Book Review: A Princess of Mars
A Princess of Mars was written by Edgar Rice Burroughs, who also wrote Tarzan, and was originally published serially in 1912. It is the first book in his Barsoom trilogy. My professor once described it as “pretending to be [science fiction] but really a fantasy,” and it is easy to see what he means. There are more references to science than actual science. It’s mostly just unexplained nonsense.
The story revolves around John Carter who describes himself as a gentleman of Virginia. He somehow ends up on Mars where he is captured and held prisoner by vicious Martians. These Martians are fundamentally warriors who have Roman-style games and only respect murder. He’s so amazing and skilled at everything that he almost immediately becomes a chieftain himself. Luckily, he meets a fellow prisoner/humanoid who just happens to be a super beautiful princess of a more sophisticated society. Of course. The book is fast-paced, and there’s constantly a problem to be solved. Even at the end, there’s a problem to be solved, but you’re not sure if it gets resolved because Burroughs leaves you hanging. This method isn’t surprising considering the novel was originally published serially and needed to keep its readers interested.
The book is a planetary romance, meaning that it takes place on a planet’s surface, (Mars, in this case) and this is integral to the story. It depends on its location for its characters and plot. Carter is a foreigner trying to understand the ways of the people around him. Ultimately, it’s also a love story between Carter and a princess of Mars.
I really struggled to like the protagonist. He’s a Mary Sue, meaning a character (usually a woman) that is kind of perfect and doesn’t have any character flaws. Being on Mars gives him enhanced strength, agility, and the ability to jump really, really high. This gets him out of most of his problems. He is given promotions and honors during every step of his journey, and, in the end, he does get to marry the princess. Since Burroughs decided to write his novel in first person, it becomes a bit annoying to constantly hear Carter brag about how awesome he is. For instance, later in the novel he says, “During the day I was pitted against first men and then beasts, but as I was armed with a long-sword and always outclassed my adversary in agility and generally in strength as well, it proved but child’s play to me” (136).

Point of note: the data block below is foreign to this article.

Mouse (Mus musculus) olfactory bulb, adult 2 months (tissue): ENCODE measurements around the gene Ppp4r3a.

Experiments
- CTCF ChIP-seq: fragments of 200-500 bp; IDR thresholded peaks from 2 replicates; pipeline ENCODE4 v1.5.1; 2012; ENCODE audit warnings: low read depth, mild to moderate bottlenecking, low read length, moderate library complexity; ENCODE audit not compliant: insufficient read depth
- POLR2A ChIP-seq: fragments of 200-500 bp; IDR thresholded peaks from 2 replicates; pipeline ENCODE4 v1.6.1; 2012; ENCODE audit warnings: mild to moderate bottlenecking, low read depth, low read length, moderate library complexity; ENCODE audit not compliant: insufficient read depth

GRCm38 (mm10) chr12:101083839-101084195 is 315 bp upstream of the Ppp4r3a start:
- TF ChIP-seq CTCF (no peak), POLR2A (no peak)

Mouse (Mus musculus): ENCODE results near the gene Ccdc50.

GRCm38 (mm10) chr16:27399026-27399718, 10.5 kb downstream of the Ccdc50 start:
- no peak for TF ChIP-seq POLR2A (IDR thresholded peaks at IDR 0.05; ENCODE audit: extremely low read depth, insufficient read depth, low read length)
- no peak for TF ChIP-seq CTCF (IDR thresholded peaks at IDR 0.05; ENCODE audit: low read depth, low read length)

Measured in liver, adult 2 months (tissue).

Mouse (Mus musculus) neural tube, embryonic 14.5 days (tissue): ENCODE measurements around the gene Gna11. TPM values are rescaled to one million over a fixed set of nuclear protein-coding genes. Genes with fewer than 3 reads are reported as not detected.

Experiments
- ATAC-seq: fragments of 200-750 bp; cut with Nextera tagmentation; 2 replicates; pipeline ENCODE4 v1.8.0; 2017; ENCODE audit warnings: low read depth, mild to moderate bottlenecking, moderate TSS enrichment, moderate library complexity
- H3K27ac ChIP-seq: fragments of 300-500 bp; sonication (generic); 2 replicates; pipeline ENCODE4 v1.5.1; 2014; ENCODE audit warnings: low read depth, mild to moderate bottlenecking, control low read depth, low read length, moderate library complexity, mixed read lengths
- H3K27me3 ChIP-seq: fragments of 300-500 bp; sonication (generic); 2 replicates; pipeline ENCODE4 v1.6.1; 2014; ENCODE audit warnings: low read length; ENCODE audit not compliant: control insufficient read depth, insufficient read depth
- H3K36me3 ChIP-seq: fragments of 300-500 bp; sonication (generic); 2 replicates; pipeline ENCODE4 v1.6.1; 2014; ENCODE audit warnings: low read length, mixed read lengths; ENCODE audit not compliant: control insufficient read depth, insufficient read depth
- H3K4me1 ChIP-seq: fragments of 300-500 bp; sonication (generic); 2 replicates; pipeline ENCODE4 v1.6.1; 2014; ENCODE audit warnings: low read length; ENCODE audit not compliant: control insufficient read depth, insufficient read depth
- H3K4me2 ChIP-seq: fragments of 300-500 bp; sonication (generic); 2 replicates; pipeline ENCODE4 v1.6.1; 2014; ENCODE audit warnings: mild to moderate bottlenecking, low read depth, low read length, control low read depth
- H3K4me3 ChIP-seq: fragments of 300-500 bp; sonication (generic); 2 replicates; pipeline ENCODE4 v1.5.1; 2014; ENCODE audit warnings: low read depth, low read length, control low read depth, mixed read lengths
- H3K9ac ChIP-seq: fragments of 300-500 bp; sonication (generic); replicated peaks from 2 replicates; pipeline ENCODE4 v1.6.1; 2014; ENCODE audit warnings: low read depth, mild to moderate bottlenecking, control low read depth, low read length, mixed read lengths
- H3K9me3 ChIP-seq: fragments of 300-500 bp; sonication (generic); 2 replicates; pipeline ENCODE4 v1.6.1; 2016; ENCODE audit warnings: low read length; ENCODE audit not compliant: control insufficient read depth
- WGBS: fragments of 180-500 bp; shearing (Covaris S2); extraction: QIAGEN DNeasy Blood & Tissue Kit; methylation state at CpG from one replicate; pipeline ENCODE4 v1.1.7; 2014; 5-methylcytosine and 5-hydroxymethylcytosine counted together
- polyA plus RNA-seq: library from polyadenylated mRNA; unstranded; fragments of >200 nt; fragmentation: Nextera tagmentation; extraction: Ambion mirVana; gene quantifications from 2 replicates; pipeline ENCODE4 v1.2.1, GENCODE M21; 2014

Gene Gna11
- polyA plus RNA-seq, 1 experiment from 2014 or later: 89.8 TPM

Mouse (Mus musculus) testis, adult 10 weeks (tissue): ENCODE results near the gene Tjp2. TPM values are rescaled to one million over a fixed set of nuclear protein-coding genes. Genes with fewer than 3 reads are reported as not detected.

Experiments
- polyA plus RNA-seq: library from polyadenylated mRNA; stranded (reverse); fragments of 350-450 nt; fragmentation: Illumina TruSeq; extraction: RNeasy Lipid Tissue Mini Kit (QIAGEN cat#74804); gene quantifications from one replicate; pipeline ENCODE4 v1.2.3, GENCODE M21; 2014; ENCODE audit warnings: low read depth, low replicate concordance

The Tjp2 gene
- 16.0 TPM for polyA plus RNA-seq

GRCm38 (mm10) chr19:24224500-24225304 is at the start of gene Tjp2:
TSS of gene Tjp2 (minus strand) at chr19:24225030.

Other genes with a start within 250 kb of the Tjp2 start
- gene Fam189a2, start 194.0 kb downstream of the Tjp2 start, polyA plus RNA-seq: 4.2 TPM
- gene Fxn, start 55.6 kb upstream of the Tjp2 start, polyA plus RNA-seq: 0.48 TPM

Then there’s the princess, Dejah Thoris, who is also captured by the Green Martians and must escape. There quite frankly isn’t too much to say about her. She’s not the worst female character ever created, but she’s definitely not good. She spends a good chunk of her time being rescued. There’s one moment where she decides to die with John Carter, but she’s immediately overruled and sent off. She is strong and proud, but a character can only be so flawed when they need to be the perfect motivation for Carter to be heroic. She’s the main catalyst of the novel and, therefore, has to be entirely lovable.
The writing is fairly straightforward, formal, and stiff. The story comes from the pulp magazine era, and it has that kind of feel. It has tons of violence, yet almost no detail in terms of events. There’s no description of swords clashing or a blow-by-blow account of the fights. It’s simply “I fought him, and I won.”
One thing I noticed Burroughs does is almost never leave his reader confused or in suspense. Huge events take place in two pages. Beyond that, he’s constantly dropping in information that the protagonist discovers after. It’s always “As I learned later…” so the reader doesn’t spend any time wondering who the Martians are and what they want. Additionally, part of the reason he has to constantly introduce new problems is that they are usually immediately solved.
Time within the novel is strange. As you’re reading, it often feels like every moment is accounted for but then he references scenes that you never saw. For instance, towards the end, he is able to break into a place using pieces of information we never saw him receive. My guess is that it’s part of Burroughs plan to constantly keep moving forward without pausing for unnecessary conversations.
Perhaps what Burroughs does best in this novel is world building. By the end of the novel, you really get a sense of the dying planet of Mars and its people. You feel like you understand their customs and thinking. He gives you just enough detail that you can clearly see everything in your mind but doesn’t overwhelm you.
It wasn’t my favorite book, but, if you’re hoping to write fantasy or science fiction, you should read it. It created a genre.
Burroughs, Edgar Rice. The Martian Tales Trilogy. Barnes and Noble Books, 2004.